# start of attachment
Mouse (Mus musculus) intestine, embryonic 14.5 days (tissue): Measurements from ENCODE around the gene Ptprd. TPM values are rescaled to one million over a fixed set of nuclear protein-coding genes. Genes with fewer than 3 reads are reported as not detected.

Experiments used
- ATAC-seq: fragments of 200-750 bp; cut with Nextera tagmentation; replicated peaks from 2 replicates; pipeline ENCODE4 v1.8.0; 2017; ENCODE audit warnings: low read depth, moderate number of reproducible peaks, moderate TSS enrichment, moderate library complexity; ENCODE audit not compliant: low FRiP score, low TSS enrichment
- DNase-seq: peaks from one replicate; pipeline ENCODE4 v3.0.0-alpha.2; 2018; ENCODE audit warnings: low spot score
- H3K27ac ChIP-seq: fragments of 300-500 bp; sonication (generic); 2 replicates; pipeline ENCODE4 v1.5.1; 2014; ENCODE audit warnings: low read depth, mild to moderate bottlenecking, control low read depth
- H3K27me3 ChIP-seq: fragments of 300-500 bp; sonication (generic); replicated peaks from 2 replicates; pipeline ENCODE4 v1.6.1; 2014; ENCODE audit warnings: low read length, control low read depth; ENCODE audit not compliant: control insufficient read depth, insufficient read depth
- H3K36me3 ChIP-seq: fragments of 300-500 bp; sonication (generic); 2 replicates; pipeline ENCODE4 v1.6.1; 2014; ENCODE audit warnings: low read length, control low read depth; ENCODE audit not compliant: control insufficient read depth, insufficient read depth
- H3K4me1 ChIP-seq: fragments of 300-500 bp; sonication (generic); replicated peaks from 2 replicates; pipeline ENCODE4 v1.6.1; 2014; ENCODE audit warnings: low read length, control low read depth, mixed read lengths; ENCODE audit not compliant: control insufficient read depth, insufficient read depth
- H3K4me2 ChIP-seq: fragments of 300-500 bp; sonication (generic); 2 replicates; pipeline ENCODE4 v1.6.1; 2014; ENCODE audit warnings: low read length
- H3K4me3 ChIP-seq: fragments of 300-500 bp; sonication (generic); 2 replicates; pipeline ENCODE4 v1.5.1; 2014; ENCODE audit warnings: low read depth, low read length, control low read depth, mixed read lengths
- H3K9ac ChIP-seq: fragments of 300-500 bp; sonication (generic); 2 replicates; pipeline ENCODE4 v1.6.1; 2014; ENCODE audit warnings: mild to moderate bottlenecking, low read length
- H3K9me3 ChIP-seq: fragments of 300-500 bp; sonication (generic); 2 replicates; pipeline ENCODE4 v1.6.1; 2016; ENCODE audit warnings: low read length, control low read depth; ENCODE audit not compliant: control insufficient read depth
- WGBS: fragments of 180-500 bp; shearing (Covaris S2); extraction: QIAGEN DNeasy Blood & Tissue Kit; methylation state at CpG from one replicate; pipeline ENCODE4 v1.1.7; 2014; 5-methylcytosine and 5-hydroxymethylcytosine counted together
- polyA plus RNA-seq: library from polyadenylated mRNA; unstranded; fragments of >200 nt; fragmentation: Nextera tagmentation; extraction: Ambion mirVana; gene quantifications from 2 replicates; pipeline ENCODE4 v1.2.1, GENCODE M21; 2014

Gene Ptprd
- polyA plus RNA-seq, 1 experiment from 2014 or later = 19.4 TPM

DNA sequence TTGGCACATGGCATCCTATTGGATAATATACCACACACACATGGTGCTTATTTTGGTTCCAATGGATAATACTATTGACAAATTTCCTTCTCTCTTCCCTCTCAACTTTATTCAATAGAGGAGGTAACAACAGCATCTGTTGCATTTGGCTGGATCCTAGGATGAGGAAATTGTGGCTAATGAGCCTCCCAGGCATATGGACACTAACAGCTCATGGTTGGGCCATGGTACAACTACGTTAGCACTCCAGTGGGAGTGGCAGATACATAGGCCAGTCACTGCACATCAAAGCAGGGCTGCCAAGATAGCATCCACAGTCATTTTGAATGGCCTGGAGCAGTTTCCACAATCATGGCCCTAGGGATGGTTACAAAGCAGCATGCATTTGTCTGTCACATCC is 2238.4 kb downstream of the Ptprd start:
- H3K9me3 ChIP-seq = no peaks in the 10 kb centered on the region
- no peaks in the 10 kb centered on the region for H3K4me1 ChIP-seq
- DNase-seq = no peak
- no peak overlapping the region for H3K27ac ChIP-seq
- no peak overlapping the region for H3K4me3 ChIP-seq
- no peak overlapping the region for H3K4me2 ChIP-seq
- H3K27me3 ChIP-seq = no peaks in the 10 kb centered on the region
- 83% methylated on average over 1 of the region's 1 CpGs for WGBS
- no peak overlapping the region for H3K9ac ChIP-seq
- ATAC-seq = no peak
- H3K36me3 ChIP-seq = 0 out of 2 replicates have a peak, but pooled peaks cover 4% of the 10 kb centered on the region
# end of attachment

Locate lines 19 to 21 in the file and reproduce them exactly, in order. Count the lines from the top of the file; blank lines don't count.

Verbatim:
- no peaks in the 10 kb centered on the region for H3K4me1 ChIP-seq
- DNase-seq = no peak
- no peak overlapping the region for H3K27ac ChIP-seq